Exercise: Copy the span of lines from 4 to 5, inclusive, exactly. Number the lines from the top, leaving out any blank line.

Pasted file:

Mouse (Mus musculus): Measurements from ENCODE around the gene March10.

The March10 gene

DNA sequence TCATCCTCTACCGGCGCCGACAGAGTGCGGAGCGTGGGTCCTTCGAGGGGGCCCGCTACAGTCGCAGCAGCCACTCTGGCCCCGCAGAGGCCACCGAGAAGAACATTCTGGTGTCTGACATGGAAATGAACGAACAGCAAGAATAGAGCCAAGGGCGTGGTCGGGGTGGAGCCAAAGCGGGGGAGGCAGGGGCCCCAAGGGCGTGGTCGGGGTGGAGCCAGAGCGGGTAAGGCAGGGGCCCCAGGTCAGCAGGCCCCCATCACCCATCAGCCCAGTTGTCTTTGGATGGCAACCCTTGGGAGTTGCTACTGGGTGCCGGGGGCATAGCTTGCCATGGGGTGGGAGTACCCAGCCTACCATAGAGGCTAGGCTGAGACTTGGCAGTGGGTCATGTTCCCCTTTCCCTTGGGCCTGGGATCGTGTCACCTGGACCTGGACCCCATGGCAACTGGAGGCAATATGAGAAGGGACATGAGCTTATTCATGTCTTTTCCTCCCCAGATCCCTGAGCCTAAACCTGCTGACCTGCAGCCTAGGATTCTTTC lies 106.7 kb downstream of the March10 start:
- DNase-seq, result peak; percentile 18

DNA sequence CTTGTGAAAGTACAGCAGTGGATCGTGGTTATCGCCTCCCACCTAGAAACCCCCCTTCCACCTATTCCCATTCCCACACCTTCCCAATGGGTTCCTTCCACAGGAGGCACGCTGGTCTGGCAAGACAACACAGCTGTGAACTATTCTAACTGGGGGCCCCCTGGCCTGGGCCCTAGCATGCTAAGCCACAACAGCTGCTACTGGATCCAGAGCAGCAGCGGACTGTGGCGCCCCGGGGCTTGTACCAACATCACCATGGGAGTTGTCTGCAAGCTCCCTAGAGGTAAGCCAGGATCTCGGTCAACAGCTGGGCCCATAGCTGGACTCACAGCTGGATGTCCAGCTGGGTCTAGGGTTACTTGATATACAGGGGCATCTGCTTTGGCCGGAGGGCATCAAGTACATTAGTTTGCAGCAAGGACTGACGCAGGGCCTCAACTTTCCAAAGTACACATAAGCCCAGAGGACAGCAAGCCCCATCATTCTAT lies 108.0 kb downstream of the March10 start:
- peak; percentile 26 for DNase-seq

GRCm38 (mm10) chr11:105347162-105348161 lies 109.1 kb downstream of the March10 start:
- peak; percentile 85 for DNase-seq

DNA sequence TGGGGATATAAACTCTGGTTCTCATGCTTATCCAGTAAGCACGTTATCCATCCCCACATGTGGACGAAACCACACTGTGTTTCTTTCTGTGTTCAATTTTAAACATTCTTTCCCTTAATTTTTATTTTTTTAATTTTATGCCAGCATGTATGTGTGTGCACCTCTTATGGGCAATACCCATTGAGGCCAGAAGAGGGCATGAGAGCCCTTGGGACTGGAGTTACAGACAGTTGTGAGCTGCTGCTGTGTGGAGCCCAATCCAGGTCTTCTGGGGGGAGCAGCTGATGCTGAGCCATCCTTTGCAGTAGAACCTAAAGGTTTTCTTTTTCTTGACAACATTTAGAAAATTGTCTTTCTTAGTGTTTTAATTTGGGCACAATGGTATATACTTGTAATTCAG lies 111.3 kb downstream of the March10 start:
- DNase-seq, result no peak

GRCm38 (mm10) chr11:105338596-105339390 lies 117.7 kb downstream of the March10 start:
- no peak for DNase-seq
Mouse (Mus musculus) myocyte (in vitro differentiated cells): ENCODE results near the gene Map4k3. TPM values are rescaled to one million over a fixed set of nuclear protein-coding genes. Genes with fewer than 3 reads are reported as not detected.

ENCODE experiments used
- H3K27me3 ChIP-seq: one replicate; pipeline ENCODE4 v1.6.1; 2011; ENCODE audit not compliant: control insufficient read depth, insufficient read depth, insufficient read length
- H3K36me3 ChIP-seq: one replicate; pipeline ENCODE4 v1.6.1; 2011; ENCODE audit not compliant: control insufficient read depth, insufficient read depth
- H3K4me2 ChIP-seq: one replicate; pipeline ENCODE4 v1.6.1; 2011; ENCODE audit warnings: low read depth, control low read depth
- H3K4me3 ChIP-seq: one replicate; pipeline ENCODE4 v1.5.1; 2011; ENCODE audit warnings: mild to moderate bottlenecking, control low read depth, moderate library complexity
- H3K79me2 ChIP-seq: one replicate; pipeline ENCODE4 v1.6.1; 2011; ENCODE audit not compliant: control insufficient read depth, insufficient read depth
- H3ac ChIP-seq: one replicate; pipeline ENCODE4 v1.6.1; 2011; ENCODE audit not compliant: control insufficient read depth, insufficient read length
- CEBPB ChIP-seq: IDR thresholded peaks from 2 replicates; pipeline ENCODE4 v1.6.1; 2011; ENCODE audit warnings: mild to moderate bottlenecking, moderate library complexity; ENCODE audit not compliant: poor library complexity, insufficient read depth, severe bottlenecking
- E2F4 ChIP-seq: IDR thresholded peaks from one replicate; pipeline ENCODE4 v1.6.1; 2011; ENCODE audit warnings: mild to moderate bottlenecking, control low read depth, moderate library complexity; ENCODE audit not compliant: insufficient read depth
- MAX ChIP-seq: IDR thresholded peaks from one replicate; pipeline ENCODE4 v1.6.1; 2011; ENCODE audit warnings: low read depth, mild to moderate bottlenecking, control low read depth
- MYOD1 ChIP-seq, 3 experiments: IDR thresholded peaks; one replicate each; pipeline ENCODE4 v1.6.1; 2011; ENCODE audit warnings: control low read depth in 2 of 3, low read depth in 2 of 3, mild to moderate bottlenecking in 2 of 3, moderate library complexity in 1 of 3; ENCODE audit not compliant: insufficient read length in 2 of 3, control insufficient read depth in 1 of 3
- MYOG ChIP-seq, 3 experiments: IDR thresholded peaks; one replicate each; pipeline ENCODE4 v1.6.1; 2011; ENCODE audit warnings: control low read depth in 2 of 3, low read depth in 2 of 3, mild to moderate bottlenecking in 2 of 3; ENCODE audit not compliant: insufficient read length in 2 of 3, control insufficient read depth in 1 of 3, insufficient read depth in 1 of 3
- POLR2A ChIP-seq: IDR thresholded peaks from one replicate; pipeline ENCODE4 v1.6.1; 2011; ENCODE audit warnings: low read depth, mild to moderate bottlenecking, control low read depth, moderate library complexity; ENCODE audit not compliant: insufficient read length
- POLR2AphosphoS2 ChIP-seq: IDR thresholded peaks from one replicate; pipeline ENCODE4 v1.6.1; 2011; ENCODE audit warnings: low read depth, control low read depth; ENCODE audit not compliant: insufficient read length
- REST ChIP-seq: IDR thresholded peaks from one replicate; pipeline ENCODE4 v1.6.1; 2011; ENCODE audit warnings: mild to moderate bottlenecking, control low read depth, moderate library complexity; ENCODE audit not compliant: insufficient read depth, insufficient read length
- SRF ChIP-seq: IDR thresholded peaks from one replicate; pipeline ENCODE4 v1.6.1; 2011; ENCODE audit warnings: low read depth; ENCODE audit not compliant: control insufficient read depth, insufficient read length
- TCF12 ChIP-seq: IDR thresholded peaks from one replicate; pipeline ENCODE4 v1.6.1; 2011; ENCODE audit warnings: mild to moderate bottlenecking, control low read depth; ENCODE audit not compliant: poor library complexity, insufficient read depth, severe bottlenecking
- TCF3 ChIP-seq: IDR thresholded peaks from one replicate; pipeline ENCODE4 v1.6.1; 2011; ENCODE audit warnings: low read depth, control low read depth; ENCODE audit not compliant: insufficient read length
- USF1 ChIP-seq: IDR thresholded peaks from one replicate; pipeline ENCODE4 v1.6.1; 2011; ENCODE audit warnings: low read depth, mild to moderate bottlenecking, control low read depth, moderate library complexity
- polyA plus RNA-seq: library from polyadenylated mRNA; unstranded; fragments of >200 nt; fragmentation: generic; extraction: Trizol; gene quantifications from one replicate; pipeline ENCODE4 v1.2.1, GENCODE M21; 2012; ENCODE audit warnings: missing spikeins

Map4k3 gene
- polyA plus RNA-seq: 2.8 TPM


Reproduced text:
- DNase-seq, result peak; percentile 18

DNA sequence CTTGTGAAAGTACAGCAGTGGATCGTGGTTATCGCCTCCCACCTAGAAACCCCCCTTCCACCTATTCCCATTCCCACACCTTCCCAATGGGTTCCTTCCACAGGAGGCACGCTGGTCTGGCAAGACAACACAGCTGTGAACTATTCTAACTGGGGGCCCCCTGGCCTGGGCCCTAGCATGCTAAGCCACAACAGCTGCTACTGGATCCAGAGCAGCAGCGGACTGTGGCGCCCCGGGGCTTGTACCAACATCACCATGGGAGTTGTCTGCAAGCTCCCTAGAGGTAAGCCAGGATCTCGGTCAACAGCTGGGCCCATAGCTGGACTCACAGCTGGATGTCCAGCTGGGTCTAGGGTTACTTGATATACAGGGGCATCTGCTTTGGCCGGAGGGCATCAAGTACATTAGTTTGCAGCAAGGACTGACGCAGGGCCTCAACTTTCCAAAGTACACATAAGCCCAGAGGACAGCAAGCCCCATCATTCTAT lies 108.0 kb downstream of the March10 start: